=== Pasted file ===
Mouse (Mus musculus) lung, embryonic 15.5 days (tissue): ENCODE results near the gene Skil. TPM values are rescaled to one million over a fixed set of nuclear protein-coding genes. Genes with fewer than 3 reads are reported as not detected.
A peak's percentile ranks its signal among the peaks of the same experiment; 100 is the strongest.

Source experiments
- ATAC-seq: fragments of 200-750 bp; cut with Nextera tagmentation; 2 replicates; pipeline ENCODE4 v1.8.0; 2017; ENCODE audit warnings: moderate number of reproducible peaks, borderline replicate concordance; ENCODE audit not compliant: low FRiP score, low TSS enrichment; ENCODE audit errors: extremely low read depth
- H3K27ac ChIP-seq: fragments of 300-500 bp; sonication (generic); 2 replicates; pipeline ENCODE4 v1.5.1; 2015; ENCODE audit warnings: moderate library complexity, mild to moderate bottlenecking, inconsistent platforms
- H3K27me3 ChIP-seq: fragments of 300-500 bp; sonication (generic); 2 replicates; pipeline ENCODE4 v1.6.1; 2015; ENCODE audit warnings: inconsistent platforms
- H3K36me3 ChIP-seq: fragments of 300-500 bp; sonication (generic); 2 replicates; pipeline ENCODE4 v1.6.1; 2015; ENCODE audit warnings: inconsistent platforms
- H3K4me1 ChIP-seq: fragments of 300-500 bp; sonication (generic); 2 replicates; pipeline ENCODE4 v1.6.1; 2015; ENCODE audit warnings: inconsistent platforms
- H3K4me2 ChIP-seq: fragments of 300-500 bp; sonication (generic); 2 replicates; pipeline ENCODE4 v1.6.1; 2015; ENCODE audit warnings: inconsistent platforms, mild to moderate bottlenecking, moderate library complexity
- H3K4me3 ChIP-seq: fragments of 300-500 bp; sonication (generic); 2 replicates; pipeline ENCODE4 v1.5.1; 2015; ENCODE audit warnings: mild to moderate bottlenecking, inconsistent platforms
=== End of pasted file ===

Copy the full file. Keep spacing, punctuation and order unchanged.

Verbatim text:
Mouse (Mus musculus) lung, embryonic 15.5 days (tissue): ENCODE results near the gene Skil. TPM values are rescaled to one million over a fixed set of nuclear protein-coding genes. Genes with fewer than 3 reads are reported as not detected.
A peak's percentile ranks its signal among the peaks of the same experiment; 100 is the strongest.

Source experiments
- ATAC-seq: fragments of 200-750 bp; cut with Nextera tagmentation; 2 replicates; pipeline ENCODE4 v1.8.0; 2017; ENCODE audit warnings: moderate number of reproducible peaks, borderline replicate concordance; ENCODE audit not compliant: low FRiP score, low TSS enrichment; ENCODE audit errors: extremely low read depth
- H3K27ac ChIP-seq: fragments of 300-500 bp; sonication (generic); 2 replicates; pipeline ENCODE4 v1.5.1; 2015; ENCODE audit warnings: moderate library complexity, mild to moderate bottlenecking, inconsistent platforms
- H3K27me3 ChIP-seq: fragments of 300-500 bp; sonication (generic); 2 replicates; pipeline ENCODE4 v1.6.1; 2015; ENCODE audit warnings: inconsistent platforms
- H3K36me3 ChIP-seq: fragments of 300-500 bp; sonication (generic); 2 replicates; pipeline ENCODE4 v1.6.1; 2015; ENCODE audit warnings: inconsistent platforms
- H3K4me1 ChIP-seq: fragments of 300-500 bp; sonication (generic); 2 replicates; pipeline ENCODE4 v1.6.1; 2015; ENCODE audit warnings: inconsistent platforms
- H3K4me2 ChIP-seq: fragments of 300-500 bp; sonication (generic); 2 replicates; pipeline ENCODE4 v1.6.1; 2015; ENCODE audit warnings: inconsistent platforms, mild to moderate bottlenecking, moderate library complexity
- H3K4me3 ChIP-seq: fragments of 300-500 bp; sonication (generic); 2 replicates; pipeline ENCODE4 v1.5.1; 2015; ENCODE audit warnings: mild to moderate bottlenecking, inconsistent platforms